Separation and isolation of organic analytes from environmental matrices such as soils,
water, plant, or animal tissue has traditionally involved the use of liquid solvent extractions.
Solvent-based extraction methods are often time-consuming, difficult to automate, and use
expensive solvents that generate hazardous waste and working conditions. The need for a rapid,
reproducible, inexpensive, environmentally-friendly, and non-destructive technique for sample
monitoring and quantitation have promoted the development of newer extraction techniques.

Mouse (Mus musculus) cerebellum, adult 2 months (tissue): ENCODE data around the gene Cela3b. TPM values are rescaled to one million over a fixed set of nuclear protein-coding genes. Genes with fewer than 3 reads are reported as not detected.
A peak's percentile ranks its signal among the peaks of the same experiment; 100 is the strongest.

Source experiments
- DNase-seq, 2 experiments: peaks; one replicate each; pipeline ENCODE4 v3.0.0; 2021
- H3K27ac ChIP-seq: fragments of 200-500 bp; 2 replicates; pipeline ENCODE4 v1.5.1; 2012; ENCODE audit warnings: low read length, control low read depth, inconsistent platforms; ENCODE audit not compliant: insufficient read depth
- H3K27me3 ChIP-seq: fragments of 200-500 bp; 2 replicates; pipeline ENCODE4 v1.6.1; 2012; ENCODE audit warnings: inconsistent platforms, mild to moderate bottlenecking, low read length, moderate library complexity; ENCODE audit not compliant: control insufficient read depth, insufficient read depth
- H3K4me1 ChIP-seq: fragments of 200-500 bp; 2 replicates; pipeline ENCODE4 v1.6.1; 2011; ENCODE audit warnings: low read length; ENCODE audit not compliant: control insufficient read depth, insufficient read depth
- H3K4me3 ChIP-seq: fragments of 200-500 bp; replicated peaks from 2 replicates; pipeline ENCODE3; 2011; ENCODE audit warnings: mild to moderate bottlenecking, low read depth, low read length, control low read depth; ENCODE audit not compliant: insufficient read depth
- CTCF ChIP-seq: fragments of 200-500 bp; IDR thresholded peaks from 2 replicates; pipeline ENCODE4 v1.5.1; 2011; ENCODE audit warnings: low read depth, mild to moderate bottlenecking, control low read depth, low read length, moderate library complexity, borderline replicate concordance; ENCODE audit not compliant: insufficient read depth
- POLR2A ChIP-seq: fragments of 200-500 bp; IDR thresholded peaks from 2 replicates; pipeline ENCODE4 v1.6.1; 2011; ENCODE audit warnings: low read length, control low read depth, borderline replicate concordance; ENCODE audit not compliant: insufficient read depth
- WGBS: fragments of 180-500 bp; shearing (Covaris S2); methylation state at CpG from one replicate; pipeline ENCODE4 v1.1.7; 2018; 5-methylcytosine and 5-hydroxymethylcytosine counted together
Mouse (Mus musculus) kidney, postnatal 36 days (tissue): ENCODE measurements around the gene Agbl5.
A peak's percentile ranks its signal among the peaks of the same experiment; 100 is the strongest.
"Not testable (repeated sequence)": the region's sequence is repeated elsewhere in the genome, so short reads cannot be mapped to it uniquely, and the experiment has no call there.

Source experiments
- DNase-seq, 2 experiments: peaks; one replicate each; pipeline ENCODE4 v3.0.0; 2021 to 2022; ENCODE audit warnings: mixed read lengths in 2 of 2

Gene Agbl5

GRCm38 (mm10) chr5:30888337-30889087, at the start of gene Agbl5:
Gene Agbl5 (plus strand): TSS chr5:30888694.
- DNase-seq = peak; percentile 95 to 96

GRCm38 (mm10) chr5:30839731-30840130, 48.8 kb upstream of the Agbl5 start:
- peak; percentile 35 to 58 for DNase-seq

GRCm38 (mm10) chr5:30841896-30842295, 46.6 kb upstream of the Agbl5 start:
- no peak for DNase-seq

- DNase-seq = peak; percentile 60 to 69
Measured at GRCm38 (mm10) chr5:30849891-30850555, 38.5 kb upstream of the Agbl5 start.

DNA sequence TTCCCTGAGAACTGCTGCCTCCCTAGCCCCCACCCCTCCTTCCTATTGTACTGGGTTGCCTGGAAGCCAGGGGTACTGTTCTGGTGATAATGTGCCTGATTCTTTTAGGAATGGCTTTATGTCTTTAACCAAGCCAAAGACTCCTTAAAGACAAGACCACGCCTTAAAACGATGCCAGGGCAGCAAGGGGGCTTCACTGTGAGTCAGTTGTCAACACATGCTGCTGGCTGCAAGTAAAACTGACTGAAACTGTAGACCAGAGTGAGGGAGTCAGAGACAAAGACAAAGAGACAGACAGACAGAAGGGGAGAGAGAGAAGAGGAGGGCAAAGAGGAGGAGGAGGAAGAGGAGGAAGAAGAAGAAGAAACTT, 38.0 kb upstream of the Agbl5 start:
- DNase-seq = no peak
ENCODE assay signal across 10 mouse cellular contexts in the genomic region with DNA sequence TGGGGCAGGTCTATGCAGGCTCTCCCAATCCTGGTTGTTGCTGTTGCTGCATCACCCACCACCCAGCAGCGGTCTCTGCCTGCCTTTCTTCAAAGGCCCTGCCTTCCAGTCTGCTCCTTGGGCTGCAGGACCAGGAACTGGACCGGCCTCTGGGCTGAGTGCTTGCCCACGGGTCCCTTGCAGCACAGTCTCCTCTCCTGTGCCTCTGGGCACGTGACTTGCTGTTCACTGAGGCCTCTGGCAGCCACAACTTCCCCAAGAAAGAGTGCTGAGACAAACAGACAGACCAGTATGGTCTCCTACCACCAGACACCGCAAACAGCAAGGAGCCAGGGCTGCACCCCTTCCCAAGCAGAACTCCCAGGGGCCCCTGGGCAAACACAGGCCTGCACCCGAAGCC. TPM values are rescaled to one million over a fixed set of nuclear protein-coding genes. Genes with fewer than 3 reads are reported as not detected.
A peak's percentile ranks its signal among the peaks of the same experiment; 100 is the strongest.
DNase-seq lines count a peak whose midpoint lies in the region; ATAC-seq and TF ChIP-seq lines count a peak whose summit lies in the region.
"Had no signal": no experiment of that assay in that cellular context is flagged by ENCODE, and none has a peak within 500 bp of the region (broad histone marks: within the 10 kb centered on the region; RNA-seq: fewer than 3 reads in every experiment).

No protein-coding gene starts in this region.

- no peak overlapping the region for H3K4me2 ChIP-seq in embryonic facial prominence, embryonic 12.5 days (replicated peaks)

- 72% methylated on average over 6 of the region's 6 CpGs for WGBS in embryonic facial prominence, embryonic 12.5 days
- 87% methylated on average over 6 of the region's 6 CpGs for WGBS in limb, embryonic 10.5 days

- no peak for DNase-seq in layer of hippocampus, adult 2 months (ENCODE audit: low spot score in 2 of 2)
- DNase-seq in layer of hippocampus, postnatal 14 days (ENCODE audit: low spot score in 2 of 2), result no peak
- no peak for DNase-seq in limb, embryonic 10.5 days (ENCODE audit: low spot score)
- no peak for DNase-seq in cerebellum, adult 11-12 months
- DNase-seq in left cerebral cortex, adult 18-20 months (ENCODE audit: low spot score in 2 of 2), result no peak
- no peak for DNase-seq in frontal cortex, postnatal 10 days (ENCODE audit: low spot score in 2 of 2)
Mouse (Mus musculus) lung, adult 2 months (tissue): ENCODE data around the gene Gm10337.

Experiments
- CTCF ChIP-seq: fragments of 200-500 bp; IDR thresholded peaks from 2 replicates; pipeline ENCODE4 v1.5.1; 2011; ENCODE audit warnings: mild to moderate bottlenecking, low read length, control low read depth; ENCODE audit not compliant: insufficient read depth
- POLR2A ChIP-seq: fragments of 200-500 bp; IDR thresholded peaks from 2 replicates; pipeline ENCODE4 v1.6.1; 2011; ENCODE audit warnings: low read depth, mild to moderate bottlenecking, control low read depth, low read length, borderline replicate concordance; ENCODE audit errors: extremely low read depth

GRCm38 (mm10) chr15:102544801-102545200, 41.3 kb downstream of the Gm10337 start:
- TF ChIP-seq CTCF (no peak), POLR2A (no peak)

Conventional techniques for headspace analysis such as purge and trap have been developed to
limit solvent use and increase automation, however this method still requires some use of solvents
and sample manipulation.
Solid-phase microextraction (SPME) is a rapid, relatively inexpensive, and solvent-frce
extraction technique. The apparatus consists of a fused silica fiber, coated with a highly
absorbent organic phase, attached to a microsyringe for handling convenience (Figure 1). The
extraction procedure involves the exposure of the fiber directly into an aqueous sample or to a
sample's headspace. Upon equilibrium between the fiber coating and the sample, the fiber is
introduced to the heated inlet of the GC, where the analytes are completely desorbed from the
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